K.A. Wiggins

    Interesting, detailed and well-developed dystopian exploration of the future of education and corporate trends by way of a smart, artistic and angry teen. While the narrative perspective was well maintained and it didn't get preachy, there's a clear message of vigilance against current trends, and like a lot of dystopian fiction, it extrapolates current trends to an alarming place. Not an overt rebellion story a la Hunger Games or Divergent, but more of a growing awareness and opting out/escapi Interesting, detailed and well-developed dystopian exploration of the future of education and corporate trends by way of a smart, artistic and angry teen. While the narrative perspective was well maintained and it didn't get preachy, there's a clear message of vigilance against current trends, and like a lot of dystopian fiction, it extrapolates current trends to an alarming place. Not an overt rebellion story a la Hunger Games or Divergent, but more of a growing awareness and opting out/escaping adverse situations. The use of art as a sort of silent protest and rallying force against oppression was interesting. Overall a fast read that leaned more toward the disturbing and realistic portrayal of intelligent science fiction than the more exciting and thriller-paced tone of some dystopian fiction.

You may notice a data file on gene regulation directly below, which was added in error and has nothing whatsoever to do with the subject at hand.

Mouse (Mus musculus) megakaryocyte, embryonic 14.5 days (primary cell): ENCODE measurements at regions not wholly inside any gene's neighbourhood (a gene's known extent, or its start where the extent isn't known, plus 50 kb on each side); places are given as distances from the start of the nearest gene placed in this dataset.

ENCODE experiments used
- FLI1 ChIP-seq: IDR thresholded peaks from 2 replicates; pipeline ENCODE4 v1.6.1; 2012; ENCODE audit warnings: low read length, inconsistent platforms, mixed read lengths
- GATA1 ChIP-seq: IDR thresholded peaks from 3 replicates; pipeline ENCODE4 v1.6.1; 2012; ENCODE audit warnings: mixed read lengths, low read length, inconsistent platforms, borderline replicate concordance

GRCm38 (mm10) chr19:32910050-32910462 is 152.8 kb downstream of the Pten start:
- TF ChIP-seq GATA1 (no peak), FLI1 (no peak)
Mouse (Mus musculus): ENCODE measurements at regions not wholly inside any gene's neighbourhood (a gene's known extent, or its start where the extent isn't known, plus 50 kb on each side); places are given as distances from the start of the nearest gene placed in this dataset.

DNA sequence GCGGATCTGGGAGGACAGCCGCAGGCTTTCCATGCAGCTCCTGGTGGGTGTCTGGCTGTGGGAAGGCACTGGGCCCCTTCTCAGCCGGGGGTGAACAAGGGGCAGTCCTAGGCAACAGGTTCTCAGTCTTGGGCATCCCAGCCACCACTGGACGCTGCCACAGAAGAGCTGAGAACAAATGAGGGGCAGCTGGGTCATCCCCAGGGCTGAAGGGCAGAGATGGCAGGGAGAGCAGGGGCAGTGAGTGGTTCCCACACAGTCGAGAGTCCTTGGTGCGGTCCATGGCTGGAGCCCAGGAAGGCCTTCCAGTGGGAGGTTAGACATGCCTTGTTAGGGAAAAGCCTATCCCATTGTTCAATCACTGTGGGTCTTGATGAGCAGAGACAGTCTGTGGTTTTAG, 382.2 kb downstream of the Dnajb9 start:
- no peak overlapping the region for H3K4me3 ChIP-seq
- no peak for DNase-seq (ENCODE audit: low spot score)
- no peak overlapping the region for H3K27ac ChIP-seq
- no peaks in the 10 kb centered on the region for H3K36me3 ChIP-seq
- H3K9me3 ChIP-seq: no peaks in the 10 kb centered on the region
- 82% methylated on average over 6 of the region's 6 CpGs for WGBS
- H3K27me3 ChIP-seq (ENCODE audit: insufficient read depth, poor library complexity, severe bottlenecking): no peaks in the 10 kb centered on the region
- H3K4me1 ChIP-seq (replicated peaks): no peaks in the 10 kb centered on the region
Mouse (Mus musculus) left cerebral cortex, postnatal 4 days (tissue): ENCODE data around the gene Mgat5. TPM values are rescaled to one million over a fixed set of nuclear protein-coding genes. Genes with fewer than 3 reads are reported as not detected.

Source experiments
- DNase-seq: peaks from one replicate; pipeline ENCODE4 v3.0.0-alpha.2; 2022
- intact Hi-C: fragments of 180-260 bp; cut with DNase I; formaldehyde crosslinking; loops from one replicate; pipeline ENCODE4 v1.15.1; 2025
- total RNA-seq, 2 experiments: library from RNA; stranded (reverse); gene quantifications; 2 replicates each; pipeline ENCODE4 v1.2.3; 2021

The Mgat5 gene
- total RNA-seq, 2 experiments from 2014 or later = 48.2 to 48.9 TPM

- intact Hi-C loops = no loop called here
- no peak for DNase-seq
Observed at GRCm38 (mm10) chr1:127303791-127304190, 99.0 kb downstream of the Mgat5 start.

4. 5 out of 5

    I used to read but now I don't It's bad I know